Buckingham Palace announced on Tuesday that the queen will be moving to Windsor Castle for the Easter period on March 19, one week earlier than planned. It is likely the queen will stay there beyond the Easter period.
A palace spokesperson also told ET on Thursday that Prince Philip joined his wife at Windsor Castle.
Three garden parties hosted by the queen in May are also being canceled at this time. The annual Maundy Service at St. George’s Chapel April 9 is also being nixed. "Two additional Garden Parties given for the Not Forgotten Association and the National Trust will also not take place. Investitures will be rearranged to later dates," the palace stated. "Further announcements on Trooping the Colour, the 75th anniversary of VE Day and the State Visit by the Emperor and Empress of Japan will be made in due course, in consultation with Government."
Meanwhile, it was previously announced that Prince Charles and Camilla, the Duchess of Cornwall, will not be attending their scheduled spring royal tour. Charles, 71, was due to fly to Bosnia on Tuesday before being joined by Camilla, 72, in Cyprus and Jordan for an eight-day tour.
Last Friday, Clarence House officially announced that the tour is being indefinitely postponed.
“Owing to the unfolding situation with the Coronavirus pandemic, The British Government has asked Their Royal Highnesses to postpone their spring tour to Bosnia and Herzegovina, Cyprus and Jordan,” Clarence House told ET in a statement.
Shortly after the decision to postpone the trip was announced, Buckingham Palace released a statement saying the Queen's schedule would also be changing.
"As a sensible precaution and for practical reasons in the current circumstances, changes are being made to The Queen’s diary commitments in the coming weeks," the statement reads of the 93-year-old queen's schedule changes. "In consultation with the Medical Household and Government, Her Majesty’s forthcoming visits to Cheshire and Camden will be rescheduled. Audiences will continue as usual. Other events will be reviewed on an ongoing basis in line with the appropriate advice."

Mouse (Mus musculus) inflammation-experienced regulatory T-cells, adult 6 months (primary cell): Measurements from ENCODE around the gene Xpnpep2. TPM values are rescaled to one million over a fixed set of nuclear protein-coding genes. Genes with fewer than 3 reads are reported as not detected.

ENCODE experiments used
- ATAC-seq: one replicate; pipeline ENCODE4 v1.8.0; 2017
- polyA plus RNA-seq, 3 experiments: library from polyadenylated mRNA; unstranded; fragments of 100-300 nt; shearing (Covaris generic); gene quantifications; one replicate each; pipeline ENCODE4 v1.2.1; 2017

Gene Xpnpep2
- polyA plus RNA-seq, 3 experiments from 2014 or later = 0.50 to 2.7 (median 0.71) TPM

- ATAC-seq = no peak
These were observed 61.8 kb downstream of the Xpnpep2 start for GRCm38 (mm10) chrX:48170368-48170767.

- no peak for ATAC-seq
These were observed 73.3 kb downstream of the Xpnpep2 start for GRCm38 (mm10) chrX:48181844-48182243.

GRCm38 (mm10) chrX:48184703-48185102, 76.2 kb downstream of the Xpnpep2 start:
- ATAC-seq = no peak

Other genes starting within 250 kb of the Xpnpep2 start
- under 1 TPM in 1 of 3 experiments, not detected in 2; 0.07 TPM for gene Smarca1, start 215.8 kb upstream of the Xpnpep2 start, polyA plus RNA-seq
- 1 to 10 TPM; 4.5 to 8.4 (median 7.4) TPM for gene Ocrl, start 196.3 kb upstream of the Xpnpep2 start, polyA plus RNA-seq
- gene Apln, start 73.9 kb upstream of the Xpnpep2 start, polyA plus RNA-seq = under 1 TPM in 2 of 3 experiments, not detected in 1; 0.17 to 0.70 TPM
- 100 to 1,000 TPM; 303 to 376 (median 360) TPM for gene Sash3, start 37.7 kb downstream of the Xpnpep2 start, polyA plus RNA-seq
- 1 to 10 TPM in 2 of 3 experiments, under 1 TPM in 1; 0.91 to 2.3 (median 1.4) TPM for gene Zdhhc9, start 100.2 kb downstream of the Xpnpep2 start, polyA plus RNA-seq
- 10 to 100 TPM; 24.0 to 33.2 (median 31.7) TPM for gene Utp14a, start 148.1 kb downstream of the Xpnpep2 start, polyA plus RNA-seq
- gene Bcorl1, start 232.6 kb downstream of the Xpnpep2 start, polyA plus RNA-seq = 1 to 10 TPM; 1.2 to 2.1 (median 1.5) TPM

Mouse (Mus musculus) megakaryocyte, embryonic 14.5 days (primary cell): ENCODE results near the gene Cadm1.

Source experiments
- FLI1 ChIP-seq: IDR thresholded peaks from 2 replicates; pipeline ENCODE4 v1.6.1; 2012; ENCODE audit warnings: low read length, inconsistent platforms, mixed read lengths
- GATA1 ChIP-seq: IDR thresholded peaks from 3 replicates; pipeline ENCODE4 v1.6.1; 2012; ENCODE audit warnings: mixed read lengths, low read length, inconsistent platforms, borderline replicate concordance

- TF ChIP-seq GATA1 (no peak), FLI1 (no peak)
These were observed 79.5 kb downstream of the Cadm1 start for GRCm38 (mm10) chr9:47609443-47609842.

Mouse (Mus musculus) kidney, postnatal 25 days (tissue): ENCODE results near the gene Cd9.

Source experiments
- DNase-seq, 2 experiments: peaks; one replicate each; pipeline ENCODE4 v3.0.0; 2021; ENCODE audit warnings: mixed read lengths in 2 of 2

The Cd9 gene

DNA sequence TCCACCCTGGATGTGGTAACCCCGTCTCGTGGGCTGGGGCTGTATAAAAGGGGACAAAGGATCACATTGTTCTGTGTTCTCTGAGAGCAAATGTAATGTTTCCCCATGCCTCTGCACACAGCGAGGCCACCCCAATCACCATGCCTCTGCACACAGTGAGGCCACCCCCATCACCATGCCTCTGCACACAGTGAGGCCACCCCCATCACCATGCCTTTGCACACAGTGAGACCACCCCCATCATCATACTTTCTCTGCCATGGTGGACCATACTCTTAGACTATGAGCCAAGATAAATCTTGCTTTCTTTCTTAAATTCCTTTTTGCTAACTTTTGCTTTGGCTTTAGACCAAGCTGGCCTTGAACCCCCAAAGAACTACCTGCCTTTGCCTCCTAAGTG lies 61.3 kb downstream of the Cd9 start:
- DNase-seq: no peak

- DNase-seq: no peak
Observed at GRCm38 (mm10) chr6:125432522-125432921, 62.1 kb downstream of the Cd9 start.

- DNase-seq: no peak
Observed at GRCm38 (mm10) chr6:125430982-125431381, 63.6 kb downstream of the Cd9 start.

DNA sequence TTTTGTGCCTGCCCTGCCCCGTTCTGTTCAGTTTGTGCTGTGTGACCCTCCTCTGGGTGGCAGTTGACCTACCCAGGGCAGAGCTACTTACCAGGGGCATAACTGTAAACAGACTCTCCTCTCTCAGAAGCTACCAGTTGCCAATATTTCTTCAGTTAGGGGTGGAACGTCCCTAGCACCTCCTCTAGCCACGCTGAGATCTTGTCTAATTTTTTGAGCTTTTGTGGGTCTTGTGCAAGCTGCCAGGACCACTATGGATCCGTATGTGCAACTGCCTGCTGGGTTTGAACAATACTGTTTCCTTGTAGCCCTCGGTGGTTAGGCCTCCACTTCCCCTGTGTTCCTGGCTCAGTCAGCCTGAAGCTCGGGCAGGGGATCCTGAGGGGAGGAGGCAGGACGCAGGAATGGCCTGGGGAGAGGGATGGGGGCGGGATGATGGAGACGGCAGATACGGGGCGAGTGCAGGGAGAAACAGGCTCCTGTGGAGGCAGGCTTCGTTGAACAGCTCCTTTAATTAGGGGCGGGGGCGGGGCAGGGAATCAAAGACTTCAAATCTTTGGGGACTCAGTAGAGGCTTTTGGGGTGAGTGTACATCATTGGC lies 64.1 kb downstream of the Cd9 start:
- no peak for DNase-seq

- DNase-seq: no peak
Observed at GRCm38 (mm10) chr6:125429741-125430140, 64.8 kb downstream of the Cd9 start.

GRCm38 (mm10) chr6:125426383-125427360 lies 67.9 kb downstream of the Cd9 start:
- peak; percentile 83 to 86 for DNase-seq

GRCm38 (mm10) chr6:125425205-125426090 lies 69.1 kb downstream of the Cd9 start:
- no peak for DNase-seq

The royals have previously acknowledged the pandemic by choosing not to shake hands with members of the public at their official events. On Monday, senior members of the royal family attended the Commonwealth Service at Westminster Abbey where they noticeably abstained from handshakes, with Charles instead offering a "namaste" and a bow.
"It's just so hard to remember not to," he was overheard saying at the event.
Last week, Charles' son, Prince William, was filmed making light of the panic surrounding the spread of the disease, saying, "I bet everyone's like, 'I've got coronavirus, I'm dying,' and you're like, 'No, you've just got a cough.' It does seem quite dramatic about coronavirus at the moment."
This comes amid the ongoing coronavirus outbreak, which has caused many events to be canceled or delayed, shows to go without a live studio audience, filming to be halted, release dates to be pushed back, schools to be closed, and much more.
For more on how the outbreak has affected Hollywood and the rest of the world, watch the clip below: